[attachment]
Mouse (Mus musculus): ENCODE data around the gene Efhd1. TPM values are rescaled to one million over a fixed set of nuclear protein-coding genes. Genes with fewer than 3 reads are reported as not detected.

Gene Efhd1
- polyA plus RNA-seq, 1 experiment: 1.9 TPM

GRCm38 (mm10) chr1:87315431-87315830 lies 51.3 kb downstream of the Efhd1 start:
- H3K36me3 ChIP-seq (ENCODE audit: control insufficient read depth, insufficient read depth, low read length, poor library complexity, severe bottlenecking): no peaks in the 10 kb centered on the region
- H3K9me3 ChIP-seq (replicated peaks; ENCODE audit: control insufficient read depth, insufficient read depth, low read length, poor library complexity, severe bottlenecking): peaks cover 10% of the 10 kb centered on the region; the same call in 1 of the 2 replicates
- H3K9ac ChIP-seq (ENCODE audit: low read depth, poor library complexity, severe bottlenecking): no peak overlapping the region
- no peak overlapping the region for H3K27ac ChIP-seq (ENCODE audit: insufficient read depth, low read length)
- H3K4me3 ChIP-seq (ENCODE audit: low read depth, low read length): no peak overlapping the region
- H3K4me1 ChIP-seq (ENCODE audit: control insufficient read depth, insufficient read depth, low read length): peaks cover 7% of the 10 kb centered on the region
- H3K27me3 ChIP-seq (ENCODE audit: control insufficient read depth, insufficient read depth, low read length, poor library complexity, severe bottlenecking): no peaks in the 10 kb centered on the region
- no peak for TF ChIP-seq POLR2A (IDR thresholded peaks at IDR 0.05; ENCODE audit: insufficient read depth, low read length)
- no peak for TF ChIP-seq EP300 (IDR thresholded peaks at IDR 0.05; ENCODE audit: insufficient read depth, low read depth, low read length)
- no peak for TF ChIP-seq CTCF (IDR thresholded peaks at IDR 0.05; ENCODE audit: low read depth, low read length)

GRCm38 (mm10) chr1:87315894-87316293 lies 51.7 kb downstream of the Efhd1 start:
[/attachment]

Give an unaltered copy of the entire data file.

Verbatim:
Mouse (Mus musculus): ENCODE data around the gene Efhd1. TPM values are rescaled to one million over a fixed set of nuclear protein-coding genes. Genes with fewer than 3 reads are reported as not detected.

Gene Efhd1
- polyA plus RNA-seq, 1 experiment: 1.9 TPM

GRCm38 (mm10) chr1:87315431-87315830 lies 51.3 kb downstream of the Efhd1 start:
- H3K36me3 ChIP-seq (ENCODE audit: control insufficient read depth, insufficient read depth, low read length, poor library complexity, severe bottlenecking): no peaks in the 10 kb centered on the region
- H3K9me3 ChIP-seq (replicated peaks; ENCODE audit: control insufficient read depth, insufficient read depth, low read length, poor library complexity, severe bottlenecking): peaks cover 10% of the 10 kb centered on the region; the same call in 1 of the 2 replicates
- H3K9ac ChIP-seq (ENCODE audit: low read depth, poor library complexity, severe bottlenecking): no peak overlapping the region
- no peak overlapping the region for H3K27ac ChIP-seq (ENCODE audit: insufficient read depth, low read length)
- H3K4me3 ChIP-seq (ENCODE audit: low read depth, low read length): no peak overlapping the region
- H3K4me1 ChIP-seq (ENCODE audit: control insufficient read depth, insufficient read depth, low read length): peaks cover 7% of the 10 kb centered on the region
- H3K27me3 ChIP-seq (ENCODE audit: control insufficient read depth, insufficient read depth, low read length, poor library complexity, severe bottlenecking): no peaks in the 10 kb centered on the region
- no peak for TF ChIP-seq POLR2A (IDR thresholded peaks at IDR 0.05; ENCODE audit: insufficient read depth, low read length)
- no peak for TF ChIP-seq EP300 (IDR thresholded peaks at IDR 0.05; ENCODE audit: insufficient read depth, low read depth, low read length)
- no peak for TF ChIP-seq CTCF (IDR thresholded peaks at IDR 0.05; ENCODE audit: low read depth, low read length)

GRCm38 (mm10) chr1:87315894-87316293 lies 51.7 kb downstream of the Efhd1 start: